Fluently stylish and idiomatic, these performers live and breathe Bach's music.
Graham Rogers 2013-01-28
Bach Collegium Japan's deservedly acclaimed project to record all of Bach's cantatas has reached volume 51, which turns out to be an especially vibrant and generously filled collection of sacred occasional works.
These sit outside the bulk of Bach's sacred cantatas, not part of the cycles for Sundays and feast days of the church year. But, though little is known about the circumstances of their original performances other than that they were privately commissioned by wealthy patrons, conductor Masaaki Suzuki and his well-honed forces lavish at least as much loving attention on them as usual.
Fluently stylish and idiomatic, the performers live and breathe Bach's music with as much immediacy as if it had been composed yesterday.
The first cantata on the album, BWV 195, is a joyous trumpet-and-drums affair, written in the last years of Bach's life for what must have been particularly sumptuous wedding celebrations. The orchestra is one of Bach's biggest, including pairs of flutes and oboes as well as three trombones.
Suzuki and company revel in the grand forces – the opening and closing movements brim with festive ebullience – while retaining their customary crispness and buoyancy and clean, unfussy choral singing.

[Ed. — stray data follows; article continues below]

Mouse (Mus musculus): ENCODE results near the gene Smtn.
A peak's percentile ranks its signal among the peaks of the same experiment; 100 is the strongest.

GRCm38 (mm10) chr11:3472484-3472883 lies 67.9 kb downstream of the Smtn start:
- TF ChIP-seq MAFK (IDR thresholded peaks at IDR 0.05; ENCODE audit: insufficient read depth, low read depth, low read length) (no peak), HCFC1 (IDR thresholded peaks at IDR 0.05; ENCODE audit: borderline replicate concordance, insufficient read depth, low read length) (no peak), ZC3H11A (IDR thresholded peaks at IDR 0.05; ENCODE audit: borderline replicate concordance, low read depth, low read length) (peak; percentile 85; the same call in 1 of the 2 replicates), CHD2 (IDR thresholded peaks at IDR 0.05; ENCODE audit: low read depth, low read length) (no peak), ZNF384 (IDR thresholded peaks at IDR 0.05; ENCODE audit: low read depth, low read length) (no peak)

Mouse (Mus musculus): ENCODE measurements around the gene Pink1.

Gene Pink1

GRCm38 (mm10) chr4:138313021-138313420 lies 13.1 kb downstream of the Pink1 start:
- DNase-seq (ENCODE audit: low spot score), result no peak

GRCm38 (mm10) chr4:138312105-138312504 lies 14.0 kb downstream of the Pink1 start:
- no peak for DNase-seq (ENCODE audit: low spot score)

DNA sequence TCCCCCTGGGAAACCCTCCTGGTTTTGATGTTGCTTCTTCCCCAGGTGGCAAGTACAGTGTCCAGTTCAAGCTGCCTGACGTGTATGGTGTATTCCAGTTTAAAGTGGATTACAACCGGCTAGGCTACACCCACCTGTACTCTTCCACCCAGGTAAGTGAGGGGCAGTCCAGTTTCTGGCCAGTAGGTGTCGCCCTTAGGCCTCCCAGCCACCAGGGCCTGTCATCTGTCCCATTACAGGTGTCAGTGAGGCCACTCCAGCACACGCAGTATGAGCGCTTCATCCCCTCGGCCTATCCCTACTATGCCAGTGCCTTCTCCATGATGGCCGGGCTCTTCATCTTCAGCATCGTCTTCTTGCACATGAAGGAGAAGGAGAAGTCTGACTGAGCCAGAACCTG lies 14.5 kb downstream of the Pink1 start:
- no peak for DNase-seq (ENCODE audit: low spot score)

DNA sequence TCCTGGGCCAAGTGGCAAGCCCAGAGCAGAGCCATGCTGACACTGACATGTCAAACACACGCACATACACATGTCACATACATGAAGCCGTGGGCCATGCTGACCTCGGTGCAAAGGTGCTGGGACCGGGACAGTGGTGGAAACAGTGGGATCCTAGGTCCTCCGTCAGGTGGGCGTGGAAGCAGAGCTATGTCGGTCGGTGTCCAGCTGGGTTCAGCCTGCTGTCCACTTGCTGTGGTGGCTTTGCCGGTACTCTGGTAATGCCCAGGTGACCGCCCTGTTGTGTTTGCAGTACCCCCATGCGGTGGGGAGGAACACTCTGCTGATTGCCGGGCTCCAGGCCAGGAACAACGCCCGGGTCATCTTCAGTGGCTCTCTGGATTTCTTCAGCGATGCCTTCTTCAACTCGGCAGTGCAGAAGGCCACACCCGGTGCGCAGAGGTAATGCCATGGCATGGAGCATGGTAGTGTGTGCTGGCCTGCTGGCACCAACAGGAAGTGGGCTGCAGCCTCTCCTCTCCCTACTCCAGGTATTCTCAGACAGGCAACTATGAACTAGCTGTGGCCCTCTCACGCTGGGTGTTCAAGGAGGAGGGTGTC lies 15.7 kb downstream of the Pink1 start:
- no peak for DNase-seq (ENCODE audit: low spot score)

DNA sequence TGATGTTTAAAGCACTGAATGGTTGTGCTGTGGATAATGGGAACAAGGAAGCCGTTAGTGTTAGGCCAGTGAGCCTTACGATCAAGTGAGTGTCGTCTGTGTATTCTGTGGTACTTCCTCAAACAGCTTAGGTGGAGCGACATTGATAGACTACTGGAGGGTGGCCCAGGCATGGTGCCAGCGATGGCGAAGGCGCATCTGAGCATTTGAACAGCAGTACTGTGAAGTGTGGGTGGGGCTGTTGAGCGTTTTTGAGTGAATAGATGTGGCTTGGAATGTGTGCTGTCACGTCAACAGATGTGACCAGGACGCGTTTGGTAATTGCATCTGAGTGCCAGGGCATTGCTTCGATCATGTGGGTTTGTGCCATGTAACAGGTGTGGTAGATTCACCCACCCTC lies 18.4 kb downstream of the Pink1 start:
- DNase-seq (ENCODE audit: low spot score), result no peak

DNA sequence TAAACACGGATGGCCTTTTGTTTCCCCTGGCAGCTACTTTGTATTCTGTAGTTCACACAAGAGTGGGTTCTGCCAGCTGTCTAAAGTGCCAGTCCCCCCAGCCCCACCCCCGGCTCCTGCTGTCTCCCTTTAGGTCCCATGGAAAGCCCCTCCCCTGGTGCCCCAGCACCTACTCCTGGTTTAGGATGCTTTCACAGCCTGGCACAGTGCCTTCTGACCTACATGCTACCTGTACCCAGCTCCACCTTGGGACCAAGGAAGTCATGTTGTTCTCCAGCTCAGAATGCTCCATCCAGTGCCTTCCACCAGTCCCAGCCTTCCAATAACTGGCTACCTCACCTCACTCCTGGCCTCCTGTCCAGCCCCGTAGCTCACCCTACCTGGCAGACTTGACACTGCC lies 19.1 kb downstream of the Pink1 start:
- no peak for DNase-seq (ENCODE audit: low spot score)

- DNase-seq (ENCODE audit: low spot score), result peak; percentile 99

BWV 195 is also notable for a bass aria that is remarkably forward-looking in style. With rich, oboe d'amore-infused scoring and jovial scotch-snap rhythms, the late-1740s musical language sounds uncannily like that of Bach's sons. Listen out, too, for the wonderful effect of cascading flutes in a soprano recitative.
At the other end of the scale, the gently meditative funeral cantata BWV 157 is scored for modest chamber forces with one-to-a-part quartet of singers – a subtle and delicate combination realised by the Japan players with radiant beauty.
There are no standout stars among the vocal soloists – soprano Hana Blazikova, counter-tenor Damien Guillon, tenor Christoph Genz and veteran bass Peter Kooij – but neither are there any weak links. Each delivers solid performances, taking solos with aplomb and working well as a team.
The accounts of the two other cantatas here, BWV 192 and 120a, are equally delightful, making this latest volume one of the very best and most joyful in the series so far.